Seven Lessons In Fashion From The Movies

By Christina Karras

One of my favourite things to observe about fashion is how trends come and go, moving in the revolving door of fashion. Often, brought back by celebrities – or rather, perhaps their stylists – runways, and pop-culture.

I am always bemused when I manage to pick trends before they spread thanks to online shopping and Instagram – gold jewellery, coloured puffer jackets, millennial pink, I saw them all coming... And, I’m even more fascinated at how clothes my mum wore back when she was my age, are popularized again.

But it’s not because I’m a psychic, rather it’s because while being new and unique is the bar artists reach for, true originality is a rarity in today’s oversaturated society.

Appropriation is an age-old tradition within the arts, and fashion is no exception. But, that doesn’t have to be bad thing! I revel in the fact that I can pick things up from the world around me, creating looks and mimicking vibes of people I admire.

Plus, who doesn’t love when your mum’s old clothes comes back in?

So here is a snapshot of a couple iconic silver screen looks, and the trans-seasonal looks we can steal from them.

Call Me By Your Name (2017)

To be transparent, this is just a really beautiful film. And I really love Timothee Chamalet. (Like a lot.) Watch it if you want to feel some intense and heartbreaking emotions about love. That said, the Italian vacation vibes are unparalleled, as is the overall aesthetic – and the ridiculous chemistry between Timothee and Armie Hammer. Relaxed linen shirts, Lacoste polos and pastel board shorts set the mood for the perfect vaction.
 

Talented Mr Ripley (1999)

Similarly, maybe this movie is on the list because I’m dreaming about a European summer… at the same time, it has some equally as fantastic looks. The thriller is set in the ‘50s, a dreamy couple – Gwyneth Paltro and Jude Law – grapple with an outsider - sexy/nerdy/obsessive Matt Damon – while wearing classic resort wear. They take inspiration from the Italian seaside, wearing sandy tones, pale blue polo shirts and light cord jackets with boat shoes. And Gwyneth is gorgeous and effortless, rocking crisp white shirts tied at the waist with flowing midi skirts, and chiffon hair scarves. And a tan.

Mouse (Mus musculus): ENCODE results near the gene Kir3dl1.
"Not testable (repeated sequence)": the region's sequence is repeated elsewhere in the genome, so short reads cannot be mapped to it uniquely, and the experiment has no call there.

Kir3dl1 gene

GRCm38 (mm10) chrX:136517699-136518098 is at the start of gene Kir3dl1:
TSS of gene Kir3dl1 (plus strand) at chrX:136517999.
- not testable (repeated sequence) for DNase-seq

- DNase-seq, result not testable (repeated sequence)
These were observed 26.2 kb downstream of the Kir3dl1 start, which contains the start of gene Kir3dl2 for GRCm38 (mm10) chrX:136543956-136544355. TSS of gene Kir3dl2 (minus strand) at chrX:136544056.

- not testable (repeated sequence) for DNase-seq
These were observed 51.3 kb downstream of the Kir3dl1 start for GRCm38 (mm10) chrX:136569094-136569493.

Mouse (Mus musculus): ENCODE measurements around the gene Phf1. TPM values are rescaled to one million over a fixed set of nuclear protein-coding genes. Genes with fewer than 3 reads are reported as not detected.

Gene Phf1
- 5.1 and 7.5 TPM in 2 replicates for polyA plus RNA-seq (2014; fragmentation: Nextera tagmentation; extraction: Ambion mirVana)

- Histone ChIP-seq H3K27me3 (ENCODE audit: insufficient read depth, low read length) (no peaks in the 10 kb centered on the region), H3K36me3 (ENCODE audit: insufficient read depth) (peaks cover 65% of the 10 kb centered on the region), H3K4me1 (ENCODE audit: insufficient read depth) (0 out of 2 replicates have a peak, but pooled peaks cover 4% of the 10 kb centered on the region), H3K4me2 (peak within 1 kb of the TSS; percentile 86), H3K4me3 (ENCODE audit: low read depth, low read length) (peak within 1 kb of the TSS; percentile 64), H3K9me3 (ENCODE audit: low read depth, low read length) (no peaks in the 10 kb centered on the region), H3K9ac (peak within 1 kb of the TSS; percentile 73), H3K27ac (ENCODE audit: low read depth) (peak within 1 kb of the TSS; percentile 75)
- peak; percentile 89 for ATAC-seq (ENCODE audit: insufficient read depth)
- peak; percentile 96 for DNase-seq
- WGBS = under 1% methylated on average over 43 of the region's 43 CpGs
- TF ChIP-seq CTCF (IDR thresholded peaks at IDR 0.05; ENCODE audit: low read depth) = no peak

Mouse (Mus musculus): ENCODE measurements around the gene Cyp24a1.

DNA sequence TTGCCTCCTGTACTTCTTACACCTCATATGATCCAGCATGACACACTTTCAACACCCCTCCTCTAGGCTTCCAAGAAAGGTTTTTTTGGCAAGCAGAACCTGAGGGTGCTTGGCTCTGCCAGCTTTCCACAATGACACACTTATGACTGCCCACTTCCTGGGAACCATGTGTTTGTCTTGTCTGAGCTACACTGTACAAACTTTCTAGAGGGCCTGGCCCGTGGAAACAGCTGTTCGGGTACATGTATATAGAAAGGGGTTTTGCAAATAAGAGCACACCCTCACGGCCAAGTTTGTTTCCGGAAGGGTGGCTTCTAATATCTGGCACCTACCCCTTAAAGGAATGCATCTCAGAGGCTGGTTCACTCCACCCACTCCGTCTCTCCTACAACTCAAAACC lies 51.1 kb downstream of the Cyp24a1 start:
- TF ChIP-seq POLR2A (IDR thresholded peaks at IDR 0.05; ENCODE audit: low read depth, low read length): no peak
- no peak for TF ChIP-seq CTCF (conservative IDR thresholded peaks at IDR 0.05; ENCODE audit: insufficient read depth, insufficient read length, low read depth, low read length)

Clueless (1995)

Appropriated and re-appropriated, Cher and Dionne’s matching plaid sets have become an iconic ‘90s moment from this classic rom-com. Now perhaps the look most worn for costume parties, the style has been picked up once again for everyday attire. Blazers have become a staple of many high street stores; modernly paired with distressed denim, and co-ord suits have also make a comeback. In addition, the coloured velvet, and hair acessories are a big mood. I’ve been rocking my old butterfly clips lately, so consider this a petition to bring it all back.
 

Bladerunner 2049 (2018)

The cinematic sequel to the 1982 sci-fi film sees Harrison Ford reprise his initial role alongside Ryan Gosling, seeking safety and fighting man-made replicants in a post-apocalyptic landscape. Its atmosphere sees characters brave the year 2049 in unconventional protective outerwear. K’s leather coat has a dramatic shearling collar, which has also been made modern with the numerous Sherpa style jackets on sale at the moment. Female androids rock a mix of fabrics, like fur with body-con undergarments, and the knee-high PVC boots offer Puma X Fenty motor cross vibes. Joi’s futuristic yellow plastic raincoat over an all black outfit is a look I can see in our not so distant future.
 

Romeo + Juliet (1996)

The warring families of Baz Luhrmann's Shakespeare Romeo + Juliet sees an array of vintage designer looks that could be brought into your wardrobe. The Capulet’s make like an Italian mob; wearing D&G looks complete with sexy leather vests and cowboy like belt buckles. But perhaps the standout takeaway is their ornate chunky jewelry, vintage necklaces with traditional crosses and embellishments. Meanwhile Leo and his Montague clique rock a more contemporary look with sheer tops and hyper-coloured Hawaiian shirts, paired with grungy pants. The two contrasting looks of dark, sleek and sexy and the ‘90s skate rat both seem to be making a reprise.
 

The Matrix (1999)

See: @iamgia (and all their influences) Bella and Gigi Hadid have been running around fashion weeks worldwide rocking those tiny seductive sunglasses - and unlike the ‘train driver hats’ this is one I’m really on board with. Keanu Reeves' iconic full length trench stands to influence the extensive range of long-line puffer jackets, and the Trinity’s muscle tank also lives on in 2018. Pair a turtleneck with leather-look bottoms for an all black get-up appropriate for a high fashion funeral.
 

The Virgin Suicides (1999)

This Sophia Coppola classic is defined by its dreamy aesthetic, set to a suburban ‘70s golden hour. The Lisbon sisters meet their doomed fates as they are subject to the expectations of their religious parents. Often wearing delicate lace dresses and Victorian nightgowns with frills. For today, this ‘puritan’ look remains, but transformed into sultry baby doll dresses with corsets, like those of daisydaisy.tv, or billowing florals in Marc Jacobs campaigns. Meanwhile, the innocent school-girl has been doing the rounds since the American Apparel days, and lace bodysuits are standard night-out attire. I imagine the film’s catholic mother would be mortified…

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